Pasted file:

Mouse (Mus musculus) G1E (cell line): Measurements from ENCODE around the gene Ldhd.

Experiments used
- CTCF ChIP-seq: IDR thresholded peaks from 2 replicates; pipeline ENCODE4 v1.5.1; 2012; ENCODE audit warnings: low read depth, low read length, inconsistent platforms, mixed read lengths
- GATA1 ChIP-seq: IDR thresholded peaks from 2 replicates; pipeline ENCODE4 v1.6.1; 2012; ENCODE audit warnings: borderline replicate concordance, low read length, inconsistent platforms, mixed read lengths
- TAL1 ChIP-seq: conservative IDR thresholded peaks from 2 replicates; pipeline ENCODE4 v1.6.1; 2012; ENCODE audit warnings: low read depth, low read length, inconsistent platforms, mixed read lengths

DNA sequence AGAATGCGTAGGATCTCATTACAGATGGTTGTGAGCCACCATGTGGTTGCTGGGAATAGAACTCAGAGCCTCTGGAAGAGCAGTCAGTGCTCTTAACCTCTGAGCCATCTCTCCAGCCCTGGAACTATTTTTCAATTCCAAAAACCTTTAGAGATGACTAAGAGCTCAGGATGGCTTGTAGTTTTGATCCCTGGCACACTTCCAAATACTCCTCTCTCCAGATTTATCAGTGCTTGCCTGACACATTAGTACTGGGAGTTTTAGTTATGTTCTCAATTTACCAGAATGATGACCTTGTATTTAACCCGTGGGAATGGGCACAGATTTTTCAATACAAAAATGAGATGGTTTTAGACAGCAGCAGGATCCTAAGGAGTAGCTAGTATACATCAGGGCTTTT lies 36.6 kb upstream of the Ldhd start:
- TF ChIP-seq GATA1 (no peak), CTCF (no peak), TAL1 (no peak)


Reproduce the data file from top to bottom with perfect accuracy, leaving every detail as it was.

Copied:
Mouse (Mus musculus) G1E (cell line): Measurements from ENCODE around the gene Ldhd.

Experiments used
- CTCF ChIP-seq: IDR thresholded peaks from 2 replicates; pipeline ENCODE4 v1.5.1; 2012; ENCODE audit warnings: low read depth, low read length, inconsistent platforms, mixed read lengths
- GATA1 ChIP-seq: IDR thresholded peaks from 2 replicates; pipeline ENCODE4 v1.6.1; 2012; ENCODE audit warnings: borderline replicate concordance, low read length, inconsistent platforms, mixed read lengths
- TAL1 ChIP-seq: conservative IDR thresholded peaks from 2 replicates; pipeline ENCODE4 v1.6.1; 2012; ENCODE audit warnings: low read depth, low read length, inconsistent platforms, mixed read lengths

DNA sequence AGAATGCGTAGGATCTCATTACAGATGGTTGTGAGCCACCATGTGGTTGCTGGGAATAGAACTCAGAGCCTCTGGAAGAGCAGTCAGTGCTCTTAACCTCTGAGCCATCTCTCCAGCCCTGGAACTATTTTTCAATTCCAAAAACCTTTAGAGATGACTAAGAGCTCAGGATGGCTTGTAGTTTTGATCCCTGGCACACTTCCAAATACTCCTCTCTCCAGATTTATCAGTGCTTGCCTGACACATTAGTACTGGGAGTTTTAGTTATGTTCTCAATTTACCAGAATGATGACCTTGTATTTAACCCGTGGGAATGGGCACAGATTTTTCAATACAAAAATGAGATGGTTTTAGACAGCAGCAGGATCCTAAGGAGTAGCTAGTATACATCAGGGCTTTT lies 36.6 kb upstream of the Ldhd start:
- TF ChIP-seq GATA1 (no peak), CTCF (no peak), TAL1 (no peak)